The Fourteenth Amendment of the United States Constitution states that all citizens must be treated equally under the law. Harvey Jacobs, an expert on property rights and professor at the University of Wisconsin-Madison, explains how this relates to a citizen’s use of their private property: Use of private property is controlled by local zoning laws, but because people own property in different zones, they do not all have the same rights as to how they can use their property. In the 1920’s, the Supreme Court ruled that this is not a violation of the Fourteenth Amendment, so long as everyone owning property in the same type of zone is subject to the same restrictions on the use of their property.
To return to our main topic, this should mean that Madison’s vegetation ordinances are acceptable under the Fourteenth Amendment, so long as everyone in the same neighborhood is held to the same standards. But to return to the case of Mr. Wong, this does not appear to be how enforcement is handled.
During that meeting with Supervisor Bunnow, Wong pointed to a bush on a neighboring property, which was clearly overhanging the sidewalk. Although this is a violation of the ordinances, Bunnow stated that he “had no problem” with it. It thus does not appear as though Wong and his neighbor were treated equally.
The Fourteenth Amendment sometimes allows for inequal treatment based on special circumstances; perhaps one of those exceptions applies here. Some examples of valid inequal treatment are as follows: One restaurant might be allowed to serve alcohol on their premises, while another restaurant in the same neighborhood is not, on the basis of only the first restaurant possessing a liquor license. Or, a residential property owner might receive special permission to violate setback ordinances due to their property having unusual topography.
The inequal treatment of Wong and his neighbor might be valid if, for example, the neighbor had a natural yard permit. This permit allows Madison residents to be subject to a somewhat more lenient set of vegetation ordinances. However, since the permit exception was created several decades ago, the city has issued perhaps 100 such permits. This is hardly enough to cover all the violations in the SASY neighborhood, let alone the many yards all across the city that are only in compliance with the ordinances if they have a permit. It is thus unlikely that Wong’s neighbor has a permit.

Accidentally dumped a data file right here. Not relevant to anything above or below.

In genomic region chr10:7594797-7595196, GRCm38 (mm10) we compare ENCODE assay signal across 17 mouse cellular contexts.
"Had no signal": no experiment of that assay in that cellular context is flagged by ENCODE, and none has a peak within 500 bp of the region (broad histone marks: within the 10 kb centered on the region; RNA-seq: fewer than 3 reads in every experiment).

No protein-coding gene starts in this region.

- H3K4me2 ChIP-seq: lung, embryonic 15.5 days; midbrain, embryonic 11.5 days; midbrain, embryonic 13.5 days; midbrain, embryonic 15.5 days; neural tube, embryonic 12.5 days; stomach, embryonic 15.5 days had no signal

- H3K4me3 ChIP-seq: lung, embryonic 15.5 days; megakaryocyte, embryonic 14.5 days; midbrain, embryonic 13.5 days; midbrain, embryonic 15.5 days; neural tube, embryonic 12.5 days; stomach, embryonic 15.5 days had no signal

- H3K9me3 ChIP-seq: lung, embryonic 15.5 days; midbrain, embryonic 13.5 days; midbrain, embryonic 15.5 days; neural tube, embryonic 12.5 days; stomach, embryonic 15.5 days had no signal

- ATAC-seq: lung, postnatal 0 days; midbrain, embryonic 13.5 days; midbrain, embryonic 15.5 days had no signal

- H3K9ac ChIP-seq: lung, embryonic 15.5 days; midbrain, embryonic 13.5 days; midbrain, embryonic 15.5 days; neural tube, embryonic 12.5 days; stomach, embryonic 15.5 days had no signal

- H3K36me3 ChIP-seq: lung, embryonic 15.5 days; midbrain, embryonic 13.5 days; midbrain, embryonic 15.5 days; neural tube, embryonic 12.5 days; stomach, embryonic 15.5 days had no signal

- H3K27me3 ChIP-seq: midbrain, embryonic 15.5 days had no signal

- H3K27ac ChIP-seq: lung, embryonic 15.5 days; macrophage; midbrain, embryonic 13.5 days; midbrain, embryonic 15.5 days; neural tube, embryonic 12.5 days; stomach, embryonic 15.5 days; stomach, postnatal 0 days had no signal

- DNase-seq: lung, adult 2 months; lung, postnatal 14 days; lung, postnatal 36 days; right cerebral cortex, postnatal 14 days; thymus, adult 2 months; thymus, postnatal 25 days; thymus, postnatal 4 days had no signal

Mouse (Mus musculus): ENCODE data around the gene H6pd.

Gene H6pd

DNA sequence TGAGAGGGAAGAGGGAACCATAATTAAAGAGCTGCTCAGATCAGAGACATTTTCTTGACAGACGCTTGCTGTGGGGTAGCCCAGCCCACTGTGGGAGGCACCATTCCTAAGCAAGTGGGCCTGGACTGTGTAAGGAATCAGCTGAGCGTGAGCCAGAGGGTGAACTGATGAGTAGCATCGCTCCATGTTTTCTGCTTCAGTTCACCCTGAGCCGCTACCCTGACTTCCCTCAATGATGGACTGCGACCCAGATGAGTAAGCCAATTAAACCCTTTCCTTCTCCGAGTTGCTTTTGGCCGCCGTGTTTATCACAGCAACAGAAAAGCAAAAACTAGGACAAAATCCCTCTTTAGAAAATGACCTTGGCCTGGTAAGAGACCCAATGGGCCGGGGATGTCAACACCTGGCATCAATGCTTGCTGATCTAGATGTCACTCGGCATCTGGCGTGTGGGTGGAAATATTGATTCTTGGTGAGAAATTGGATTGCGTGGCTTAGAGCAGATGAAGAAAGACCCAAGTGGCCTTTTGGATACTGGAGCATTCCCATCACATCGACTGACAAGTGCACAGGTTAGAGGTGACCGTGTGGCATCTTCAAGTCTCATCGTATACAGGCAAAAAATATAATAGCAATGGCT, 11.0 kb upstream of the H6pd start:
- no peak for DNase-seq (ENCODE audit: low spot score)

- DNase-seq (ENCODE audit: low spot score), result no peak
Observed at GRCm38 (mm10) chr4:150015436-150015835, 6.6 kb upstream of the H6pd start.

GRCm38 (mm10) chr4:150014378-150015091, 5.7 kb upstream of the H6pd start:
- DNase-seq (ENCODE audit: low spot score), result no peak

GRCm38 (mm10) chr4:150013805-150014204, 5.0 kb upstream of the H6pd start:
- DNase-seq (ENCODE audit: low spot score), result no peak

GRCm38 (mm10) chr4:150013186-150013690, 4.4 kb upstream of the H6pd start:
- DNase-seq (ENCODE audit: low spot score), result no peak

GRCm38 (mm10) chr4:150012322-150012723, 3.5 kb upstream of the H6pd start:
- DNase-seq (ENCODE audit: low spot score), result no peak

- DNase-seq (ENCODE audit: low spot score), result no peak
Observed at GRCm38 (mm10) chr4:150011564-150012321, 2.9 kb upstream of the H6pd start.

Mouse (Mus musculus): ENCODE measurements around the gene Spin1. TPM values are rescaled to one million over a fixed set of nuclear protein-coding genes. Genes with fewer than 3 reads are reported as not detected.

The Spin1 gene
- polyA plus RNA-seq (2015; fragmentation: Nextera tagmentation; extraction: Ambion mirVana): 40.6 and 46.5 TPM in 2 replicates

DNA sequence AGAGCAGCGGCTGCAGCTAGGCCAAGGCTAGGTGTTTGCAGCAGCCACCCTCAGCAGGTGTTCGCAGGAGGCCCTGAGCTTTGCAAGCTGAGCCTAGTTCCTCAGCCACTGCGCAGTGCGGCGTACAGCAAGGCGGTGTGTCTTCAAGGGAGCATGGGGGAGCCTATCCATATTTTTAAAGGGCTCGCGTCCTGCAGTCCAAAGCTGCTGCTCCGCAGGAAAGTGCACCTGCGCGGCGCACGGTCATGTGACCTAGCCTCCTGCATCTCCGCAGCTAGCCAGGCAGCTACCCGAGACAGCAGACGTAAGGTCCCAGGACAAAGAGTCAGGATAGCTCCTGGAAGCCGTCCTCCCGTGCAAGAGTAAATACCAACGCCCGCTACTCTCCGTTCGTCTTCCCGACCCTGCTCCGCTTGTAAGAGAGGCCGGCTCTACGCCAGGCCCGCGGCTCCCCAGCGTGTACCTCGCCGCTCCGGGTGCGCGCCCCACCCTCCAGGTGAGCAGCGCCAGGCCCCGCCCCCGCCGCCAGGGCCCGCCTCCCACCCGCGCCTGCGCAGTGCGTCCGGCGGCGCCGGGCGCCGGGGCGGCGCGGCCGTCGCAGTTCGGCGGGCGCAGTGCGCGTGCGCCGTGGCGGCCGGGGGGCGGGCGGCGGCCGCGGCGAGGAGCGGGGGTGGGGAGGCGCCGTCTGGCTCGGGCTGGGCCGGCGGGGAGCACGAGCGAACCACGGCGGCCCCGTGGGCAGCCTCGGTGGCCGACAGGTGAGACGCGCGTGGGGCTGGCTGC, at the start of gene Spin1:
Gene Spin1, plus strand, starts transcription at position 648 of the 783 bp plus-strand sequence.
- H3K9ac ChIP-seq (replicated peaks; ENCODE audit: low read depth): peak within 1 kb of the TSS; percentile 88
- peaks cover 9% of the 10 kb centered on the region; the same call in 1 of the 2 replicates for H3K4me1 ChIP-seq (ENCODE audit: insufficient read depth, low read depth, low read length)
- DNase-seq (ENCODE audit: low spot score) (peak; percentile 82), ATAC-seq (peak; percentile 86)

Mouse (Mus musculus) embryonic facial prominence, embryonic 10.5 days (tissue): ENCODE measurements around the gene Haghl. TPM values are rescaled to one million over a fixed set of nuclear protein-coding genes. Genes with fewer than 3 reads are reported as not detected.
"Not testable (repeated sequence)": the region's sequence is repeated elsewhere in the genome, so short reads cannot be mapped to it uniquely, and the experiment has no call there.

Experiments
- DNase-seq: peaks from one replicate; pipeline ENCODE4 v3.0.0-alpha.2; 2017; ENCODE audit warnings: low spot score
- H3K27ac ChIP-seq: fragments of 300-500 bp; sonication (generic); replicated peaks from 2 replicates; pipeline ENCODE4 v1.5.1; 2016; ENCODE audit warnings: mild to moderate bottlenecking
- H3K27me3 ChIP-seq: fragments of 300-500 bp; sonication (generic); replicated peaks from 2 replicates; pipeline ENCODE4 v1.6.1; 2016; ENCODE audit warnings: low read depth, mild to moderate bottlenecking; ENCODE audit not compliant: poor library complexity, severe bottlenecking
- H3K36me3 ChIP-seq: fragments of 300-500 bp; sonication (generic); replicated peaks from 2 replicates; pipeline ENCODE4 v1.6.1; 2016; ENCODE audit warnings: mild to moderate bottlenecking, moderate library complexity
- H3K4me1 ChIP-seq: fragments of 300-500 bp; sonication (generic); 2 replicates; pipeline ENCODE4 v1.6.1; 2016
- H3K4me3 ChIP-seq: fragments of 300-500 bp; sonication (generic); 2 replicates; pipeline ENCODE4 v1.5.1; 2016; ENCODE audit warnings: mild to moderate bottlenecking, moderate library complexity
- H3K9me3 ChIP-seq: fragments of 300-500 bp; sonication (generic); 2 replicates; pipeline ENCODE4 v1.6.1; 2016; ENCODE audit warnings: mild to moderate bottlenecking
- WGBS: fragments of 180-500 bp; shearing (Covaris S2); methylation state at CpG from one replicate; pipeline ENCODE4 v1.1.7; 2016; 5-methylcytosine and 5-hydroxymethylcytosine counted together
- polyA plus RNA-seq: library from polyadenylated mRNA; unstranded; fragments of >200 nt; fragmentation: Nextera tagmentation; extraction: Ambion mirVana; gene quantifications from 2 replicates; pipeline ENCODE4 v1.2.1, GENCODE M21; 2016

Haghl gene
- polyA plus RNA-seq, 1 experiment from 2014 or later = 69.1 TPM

It is also possible that Wong’s neighbor had not received any complaint about their property. However, this does not seem like a reasonable criterion on which to discriminate between Wong and his neighbor. Neither bush had received a complaint (remember that Wong’s complaints were about another aspect of his property, which he addressed), and at any rate it is doubtful that any of the complaints in the neighborhood reflected a valid use of the police power to begin with.
Third, it could be the case that the discrimination reflected intelligent enforcement of the ordinances – that is, Wong’s bush was judged to be an actual hazard, while the neighbor’s bush was not. However, as described above, there is very little evidence that Wong’s bush was in any way endangering anyone.
In conclusion, the ordinances must be enforced through fair and reasonable criteria, so that true safety hazards are addressed while technical violations are left alone. The current enforcement practices do not support this goal. While the city may not have the resources to find and resolve all true safety hazards, shifting resources away from the senseless prosecution of technical violations would surely help to address the shortfall.
Photo: Madison-Kipp raingarden in August 2014; behind it, Kipp was building a new curb and fence and paving parking lots, without the required approval and permits. MGE was digging around transformers, with dirt all over the parking lot, draining into the raingarden…
This past summer, we asked city officials if they had tested for PCBs in the Kipp raingarden, which the company leases from the city. This testing was required by their city lease, signed in June 2015. Over a year later, in mid-October 2016 (in response to our repeated queries?) the city finally tested for PCBs in the raingarden. So the city lease was violated from June 2015 to June 2016, and city officials apparently didn’t mind. Would they have even tested if citizens didn’t ask about it?